• Silty Loam - 1.6%
  • Silty Clayey Loam - 2.95%
  • Silty Loam - 5.2%
  • Clayey Loam - 0.38%
  • Glaciofluvial - 0.02% to 1.0%

The value of Kd obtained after the application of Equations 1 and 2 is useful for two purposes. First, it is an indication for the strength of adsorptive reactions between the soil matrix and impacting HOCs.

Secondly, the retardation factor (R) can be calculated using the following equation:

R = 1 + (Rho / Theta)Kd (Equation 3)

Where Rho is the dry bulk density of the soil (1.5 to 1.9 g/cm3) and Theta is the saturated pore volume of the soil (0.35 to 0.55).

As an example:

  • 1,2 DCA in a soil with 1% TOC; foc = 0.01; log kow = 1.45; assume that Rho = 1.70; Theta = 0.40; a = 0.80; and b = 0.70
  • log Koc = (0.80 x 1.45) + 0.7 = 1.86 (Reference Equation 2)
  • Koc = 72.4
  • Kd = 72.4 x 0.01 = 0.724 (Reference Equation 1)
  • R = 1 + (1.70/.40)0.724 (Reference Equation 3)
  • R = 3.1

 Dividing the groundwater velocity and dispersion coefficient by R, will give an estimate of the rate of transport of a given contaminant. Ideally, it also represents the number of groundwater pore volumes that should be flushed through a contaminated zone to desorb HOCs from impacted soils (i.e. 3 pore volumes from above).

Unfortunately, the process of desorption by flushing is not ideal. Thus the general failure of pump and treat as a clean-up technology.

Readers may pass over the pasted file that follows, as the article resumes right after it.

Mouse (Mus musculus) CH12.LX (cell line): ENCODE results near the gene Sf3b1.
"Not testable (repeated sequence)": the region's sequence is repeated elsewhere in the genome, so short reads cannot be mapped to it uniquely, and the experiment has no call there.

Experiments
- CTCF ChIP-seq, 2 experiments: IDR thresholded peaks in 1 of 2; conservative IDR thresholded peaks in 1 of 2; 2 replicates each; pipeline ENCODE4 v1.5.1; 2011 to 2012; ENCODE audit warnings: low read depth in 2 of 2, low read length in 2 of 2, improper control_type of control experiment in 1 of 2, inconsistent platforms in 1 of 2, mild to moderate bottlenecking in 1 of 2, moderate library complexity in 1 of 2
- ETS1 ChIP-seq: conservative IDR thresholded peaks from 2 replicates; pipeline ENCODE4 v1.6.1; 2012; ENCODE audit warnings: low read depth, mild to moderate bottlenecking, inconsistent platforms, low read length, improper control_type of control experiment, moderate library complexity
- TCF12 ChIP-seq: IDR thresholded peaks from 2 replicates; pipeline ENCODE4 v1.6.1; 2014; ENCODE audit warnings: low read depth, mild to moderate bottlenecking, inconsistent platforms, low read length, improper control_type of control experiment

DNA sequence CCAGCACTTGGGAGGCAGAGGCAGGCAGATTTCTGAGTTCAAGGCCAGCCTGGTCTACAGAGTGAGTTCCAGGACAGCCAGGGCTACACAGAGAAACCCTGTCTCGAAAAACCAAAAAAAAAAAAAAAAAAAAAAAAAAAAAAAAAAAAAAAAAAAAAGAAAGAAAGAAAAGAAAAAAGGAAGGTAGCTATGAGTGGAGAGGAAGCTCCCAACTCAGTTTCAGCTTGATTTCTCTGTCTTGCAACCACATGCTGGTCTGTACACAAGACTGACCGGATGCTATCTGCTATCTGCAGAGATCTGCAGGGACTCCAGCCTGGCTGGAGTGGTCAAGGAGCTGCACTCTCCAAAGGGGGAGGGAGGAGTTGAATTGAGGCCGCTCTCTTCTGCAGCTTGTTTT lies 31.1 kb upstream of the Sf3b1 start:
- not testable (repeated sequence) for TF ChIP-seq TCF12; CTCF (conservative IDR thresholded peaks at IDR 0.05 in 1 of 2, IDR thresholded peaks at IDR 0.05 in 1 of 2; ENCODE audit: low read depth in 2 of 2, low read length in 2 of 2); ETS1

There are two principal reasons for this problem. The first involves the physical nature of TOC and how HOCs interact with it. A key interaction (aside from adsorption) is the migration of the HOC through TOC particles. This process has been termed "intraorganic matter diffusion". In this process the effect of time is critically important.

At many sites HOC impact has been chronic over years. Ideally, desorption and removal of adsorbed HOCs from within TOC particles would take an amount of time equal to the chronic exposure interval. Even under ideal conditions the problem lies in the stimulation of an artificial hydraulic gradient and treatment of recovered groundwater at considerable capital and operating expense over a period equal to the chronic exposure time. Simply flushing with the appropriate number of pore volumes (as indicated by the retardation factor) will not accelerate this intraorganic diffusion process and lessen operating duration and expenses.

Now, the second and more profound reason for departure from ideal desorption. Bench and field scale studies have repeatedly demonstrated that some fraction of HOC adsorbed by TOC is irreversibly bound. Using pump and treat soil flushing methodologies, the HOC will never totally desorb (or at best desorb at an imperceptible rate)! Other mechanisms may make alternate approaches such as in-situ biodegradation equally ineffective (this issue will be addressed in the next column.)

The key point is the following: The in-situ clean-up levels possible at any site are limited by physical/chemical interactions between the impacting HOC and TOC within the soil matrix. These limits will not be changed be spending more money for a "better" remediation system, nor will they be changed by regulating agencies setting arbitrary clean-up standards.

Once exposed to HOCs, some level of residual impact in soils is unavoidable. On a positive note, if HOCs are irrevocably bound up in the soil matrix, then they are not available to present a hazard to the public. There lies the value and extreme importance of risk assessment as a critical component of the remediation process.